WRITING OPENING SCENES THAT ARE GRABBERS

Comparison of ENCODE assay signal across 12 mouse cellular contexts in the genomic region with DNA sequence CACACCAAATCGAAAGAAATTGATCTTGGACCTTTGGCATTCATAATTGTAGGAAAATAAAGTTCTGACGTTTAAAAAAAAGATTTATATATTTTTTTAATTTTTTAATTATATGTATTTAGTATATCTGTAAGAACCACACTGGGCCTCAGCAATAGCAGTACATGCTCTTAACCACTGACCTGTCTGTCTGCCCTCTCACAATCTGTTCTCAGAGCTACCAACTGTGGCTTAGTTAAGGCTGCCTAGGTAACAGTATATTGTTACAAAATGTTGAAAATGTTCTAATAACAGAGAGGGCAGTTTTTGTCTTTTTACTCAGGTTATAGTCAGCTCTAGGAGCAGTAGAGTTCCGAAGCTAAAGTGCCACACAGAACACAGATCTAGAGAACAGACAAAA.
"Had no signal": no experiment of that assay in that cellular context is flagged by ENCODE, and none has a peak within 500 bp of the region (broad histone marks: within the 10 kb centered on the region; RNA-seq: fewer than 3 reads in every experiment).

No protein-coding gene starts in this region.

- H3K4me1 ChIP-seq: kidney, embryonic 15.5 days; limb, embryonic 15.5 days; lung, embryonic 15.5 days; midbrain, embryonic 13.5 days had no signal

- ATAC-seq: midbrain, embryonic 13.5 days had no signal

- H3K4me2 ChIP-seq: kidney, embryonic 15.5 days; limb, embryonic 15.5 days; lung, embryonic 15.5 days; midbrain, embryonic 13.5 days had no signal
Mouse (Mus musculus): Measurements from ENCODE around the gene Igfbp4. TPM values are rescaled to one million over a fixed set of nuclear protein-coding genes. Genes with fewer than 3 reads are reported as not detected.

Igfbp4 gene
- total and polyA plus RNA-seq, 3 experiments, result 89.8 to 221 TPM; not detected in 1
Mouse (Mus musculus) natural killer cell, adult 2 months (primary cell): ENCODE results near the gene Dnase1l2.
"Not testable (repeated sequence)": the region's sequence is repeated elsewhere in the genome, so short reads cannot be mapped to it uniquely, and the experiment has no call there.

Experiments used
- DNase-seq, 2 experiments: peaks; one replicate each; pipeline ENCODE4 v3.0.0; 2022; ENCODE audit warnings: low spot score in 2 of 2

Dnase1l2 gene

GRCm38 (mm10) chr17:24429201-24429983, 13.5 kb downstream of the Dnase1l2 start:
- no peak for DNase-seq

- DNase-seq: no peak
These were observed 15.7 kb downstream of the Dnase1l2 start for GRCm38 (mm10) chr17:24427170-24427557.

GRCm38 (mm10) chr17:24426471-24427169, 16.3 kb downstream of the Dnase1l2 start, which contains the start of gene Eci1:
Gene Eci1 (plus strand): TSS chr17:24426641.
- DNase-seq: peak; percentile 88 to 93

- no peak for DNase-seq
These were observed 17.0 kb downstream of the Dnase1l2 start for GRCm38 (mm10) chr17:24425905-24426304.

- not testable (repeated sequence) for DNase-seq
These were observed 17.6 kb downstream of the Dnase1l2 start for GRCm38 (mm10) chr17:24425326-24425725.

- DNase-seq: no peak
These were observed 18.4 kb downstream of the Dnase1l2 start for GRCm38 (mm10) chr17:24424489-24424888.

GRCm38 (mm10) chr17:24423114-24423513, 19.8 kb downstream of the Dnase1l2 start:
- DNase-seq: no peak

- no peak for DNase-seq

My next entry in issues I’ve noticed while reading screenplays for various competitions this year: writing openings that are real grabbers.   This has been a topic that has often come up in discussions on blogs, facebook pages, etc.  Many people have suggested that a writer should open with a scene that is a real grabber, something that will immediately arrest the attention such that the reader will just have to keep on reading to find out what is going on.  In fact, this has been so suggested by so many gurus and other screenplay experts (and non-experts) that more and more people are doing it.   And I mean, more and more and more.  Now, I’m not telling you not to do this.  If you really think it benefits your screenplay, then do it.  But I do suggest you think twice about doing it just because you think you need to in order to get that reader’s immediate attention.  Why?  Well, because everyone is doing it.  And if I read fifty to sixty screenplays a week and more than half are opening with a “grabber” scene, then opening with such a scene no longer makes your screenplay stand out.  It’s just another screenplay with a “grabber” scene as an opening.  Something can’t really stand out if everybody is doing it.  And because so many people are doing it, it’s becoming a cliché with the danger that it could actually be a real turnoff (a reader quite possibly thinking, “Oh, another script that opens with a grabber; not much originality here”).   Two of the most common ways to start with a “grabber” is a dream showing someone in danger and an event that will reappear somewhere else during the screenplay itself (i.e., letting the reader know what the plot is leading up to).  But the someone in danger dream is getting to be the most clichéd way to start a story and as for the event that will reappear, well, just to let you know, most readers will have forgotten the opening event long before it reappears, so the effectiveness of that sort of opening tends to get lost.  The one overall issue a writer should consider here is that looking at the screenplay from this perspective (that a screenplay needs to start with a grabber not because it fulfills the author’s vision, but only in order to grab a reader’s attention) generally means that the author is putting structure ahead of character which, except on rare occasions, is the death knell of an effective screenplay.
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